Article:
I, on the other hand, would rather have something a little newer and closer to stock.  This 1952 F1 Ford is more to my liking and was probably the nicest Ford truck I saw at the show.  It was an impeccable restoration, and was brought back to be 100% correct, as it left the factory floor.  It originally was sold in June of 1952 for a total price of $1717, including all options.  This particular truck’s options were a heater, 6.50 x 16 tires, deluxe cab, 11″ clutch, rear bumper and electric wipers.

And surprise, surprise, a Ford truck with no V8 under the hood.   A 215 inline-six that produced 101-hp powered this truck.  It had a three speed column shift transmission, the first year Ford offered this in their pickups.

Another featured truck at the show was this 1969 Bronco.  This particular Bronco is powered by a Ford 302 V8 engine.  While the majority of this truck appeared to be restored to factory specs, the engine did have some modern components, such as an updated alternator and ignition system.  While maybe that doesn’t meet the standards of a purist, at least it improves the drivability of the truck.

One of my favourite era of trucks, is the late 1960’s and the 1970’s.  These trucks were modern enough to have some refinement and comfort while still being a traditional work vehicle.  There was a good showing of Ford pickups from 1967-79.  The 1967-72 trucks are commonly called “bump sides” while the 1973-79 trucks are called “dent sides.”

Pickups aren’t exempt from resto-modding as seen by this ’68 that has been heavily modified.  It was a well-built truck, even if not necessarily my style.  This truck even has patina, that everyone but me seems to like these days.  When you clear coat over the patina, like this truck appeared to have, is it really patina anymore?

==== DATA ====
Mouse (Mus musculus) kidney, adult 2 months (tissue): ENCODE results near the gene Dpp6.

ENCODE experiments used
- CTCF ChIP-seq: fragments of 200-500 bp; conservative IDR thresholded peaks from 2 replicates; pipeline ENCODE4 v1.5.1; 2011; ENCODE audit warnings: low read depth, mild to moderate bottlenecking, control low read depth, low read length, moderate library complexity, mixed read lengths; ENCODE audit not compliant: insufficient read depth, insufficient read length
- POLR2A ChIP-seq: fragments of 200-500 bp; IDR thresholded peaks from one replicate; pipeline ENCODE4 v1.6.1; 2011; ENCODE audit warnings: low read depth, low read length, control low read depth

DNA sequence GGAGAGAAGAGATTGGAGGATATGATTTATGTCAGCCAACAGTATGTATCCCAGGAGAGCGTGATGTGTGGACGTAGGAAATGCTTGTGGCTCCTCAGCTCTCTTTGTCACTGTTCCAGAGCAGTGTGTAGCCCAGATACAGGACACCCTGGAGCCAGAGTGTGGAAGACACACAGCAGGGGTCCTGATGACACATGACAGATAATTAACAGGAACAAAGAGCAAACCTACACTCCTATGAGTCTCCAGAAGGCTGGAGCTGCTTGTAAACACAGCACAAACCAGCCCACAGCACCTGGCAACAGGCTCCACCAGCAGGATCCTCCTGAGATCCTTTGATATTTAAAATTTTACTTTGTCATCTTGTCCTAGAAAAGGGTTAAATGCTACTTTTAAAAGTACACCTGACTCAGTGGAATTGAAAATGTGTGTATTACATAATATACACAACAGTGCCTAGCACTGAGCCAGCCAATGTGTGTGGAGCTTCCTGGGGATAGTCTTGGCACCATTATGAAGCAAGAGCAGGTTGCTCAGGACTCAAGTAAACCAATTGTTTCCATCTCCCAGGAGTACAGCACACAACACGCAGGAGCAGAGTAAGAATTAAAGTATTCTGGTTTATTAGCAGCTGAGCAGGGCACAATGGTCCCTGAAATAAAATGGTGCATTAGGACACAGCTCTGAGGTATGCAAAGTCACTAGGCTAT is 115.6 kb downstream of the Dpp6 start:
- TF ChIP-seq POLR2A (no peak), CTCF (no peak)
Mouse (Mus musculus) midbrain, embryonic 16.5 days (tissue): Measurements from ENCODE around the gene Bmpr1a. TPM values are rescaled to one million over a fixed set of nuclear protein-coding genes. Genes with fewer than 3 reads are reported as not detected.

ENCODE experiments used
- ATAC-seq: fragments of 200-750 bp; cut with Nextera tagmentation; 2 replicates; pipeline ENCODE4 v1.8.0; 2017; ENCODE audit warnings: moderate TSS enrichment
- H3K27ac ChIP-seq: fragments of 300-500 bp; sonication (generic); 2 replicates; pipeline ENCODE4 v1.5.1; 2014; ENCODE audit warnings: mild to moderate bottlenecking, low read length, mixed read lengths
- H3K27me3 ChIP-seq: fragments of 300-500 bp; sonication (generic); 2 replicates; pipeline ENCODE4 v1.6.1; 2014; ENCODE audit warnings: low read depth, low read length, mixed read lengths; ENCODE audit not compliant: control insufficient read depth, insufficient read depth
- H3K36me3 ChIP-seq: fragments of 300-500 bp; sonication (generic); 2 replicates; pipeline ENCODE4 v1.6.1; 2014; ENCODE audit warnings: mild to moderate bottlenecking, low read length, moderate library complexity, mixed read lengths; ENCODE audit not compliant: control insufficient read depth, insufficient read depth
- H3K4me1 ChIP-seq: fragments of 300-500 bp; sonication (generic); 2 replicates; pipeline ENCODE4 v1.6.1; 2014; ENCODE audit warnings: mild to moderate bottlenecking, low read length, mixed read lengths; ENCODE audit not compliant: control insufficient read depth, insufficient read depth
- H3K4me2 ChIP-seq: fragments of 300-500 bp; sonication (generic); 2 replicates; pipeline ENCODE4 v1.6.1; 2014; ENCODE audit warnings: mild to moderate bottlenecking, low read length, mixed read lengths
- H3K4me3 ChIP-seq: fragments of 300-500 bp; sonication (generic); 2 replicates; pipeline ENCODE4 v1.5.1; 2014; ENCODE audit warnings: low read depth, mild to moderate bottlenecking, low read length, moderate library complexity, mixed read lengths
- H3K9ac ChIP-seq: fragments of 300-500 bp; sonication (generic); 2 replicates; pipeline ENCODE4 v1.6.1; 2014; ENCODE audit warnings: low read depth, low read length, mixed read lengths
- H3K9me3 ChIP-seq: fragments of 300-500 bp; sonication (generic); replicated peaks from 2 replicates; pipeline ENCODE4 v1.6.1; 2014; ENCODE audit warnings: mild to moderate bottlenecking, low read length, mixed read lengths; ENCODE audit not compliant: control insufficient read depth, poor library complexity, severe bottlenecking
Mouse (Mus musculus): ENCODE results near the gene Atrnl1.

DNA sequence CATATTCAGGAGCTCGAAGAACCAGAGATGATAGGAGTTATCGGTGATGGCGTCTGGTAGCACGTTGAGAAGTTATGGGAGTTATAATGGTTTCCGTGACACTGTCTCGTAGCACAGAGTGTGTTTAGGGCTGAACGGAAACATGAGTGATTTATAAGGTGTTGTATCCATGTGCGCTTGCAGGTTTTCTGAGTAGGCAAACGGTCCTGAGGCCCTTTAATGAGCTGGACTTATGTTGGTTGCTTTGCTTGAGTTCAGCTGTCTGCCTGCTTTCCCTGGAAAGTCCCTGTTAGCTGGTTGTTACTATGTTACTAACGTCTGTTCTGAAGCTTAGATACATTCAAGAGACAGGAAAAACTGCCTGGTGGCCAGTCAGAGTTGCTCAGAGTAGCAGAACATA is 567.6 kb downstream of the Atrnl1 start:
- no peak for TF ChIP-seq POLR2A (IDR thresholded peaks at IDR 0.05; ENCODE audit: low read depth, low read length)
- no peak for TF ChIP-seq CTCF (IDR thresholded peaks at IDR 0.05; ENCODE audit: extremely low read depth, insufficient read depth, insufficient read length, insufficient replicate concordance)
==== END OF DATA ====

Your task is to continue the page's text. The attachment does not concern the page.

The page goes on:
Much like how Meteor was created for the Lincoln-Mercury dealers to have a low-priced car, Ford of Canada had Mercury trucks for these same dealers.  Since Canada was sparsely populated over a large geographic area, sometimes a Meteor-Mercury-Lincoln dealer might be the only Ford dealer in an area.  Having Mercury trucks sold at these dealers ensure that Ford could sell trucks in all parts of Canada.  Mercury trucks were badge engineered Ford Trucks with few differences to Ford trucks.  As opposed to the “F-series” they were called “M-series.”

While not 100% factor correct, this truck is more my style. This 1968 is powered by a mildly modified 390 -4bbl engine, with typical modifications including a mild cam and headers.  It has a 4-speed and 3.90:1 gears in the 9″ Ford rear axle.  The owner of this truck has owned it since 1971, when he was in Grade 12.  He completed a full restoration in 2009.  The paint colour, chrome yellow, is the original colour.

Ford Motorsports built this restomod truck, with no expense spared.  It seems to me “bump side” trucks are quite popular for restomods and performance builds, much more so than the dent side trucks that followed.

Dent side trucks have seemingly been less desirable than the earlier bump sides, but as of late the interest seems to be increasing. This particular ’77 F-100 was powered by a 302-2V engine, had factory A/C and is an original black truck. While it was in great shape, the owner was asking a rather lofty $24,900.

The dent side trucks have long been popular with the 4×4 off-road crowd, likely partially due to the fact that much higher number of 4×4 trucks were sold during this generation than the previous ones.  There were quite a few trucks from this era that were modified with off-road type modifications.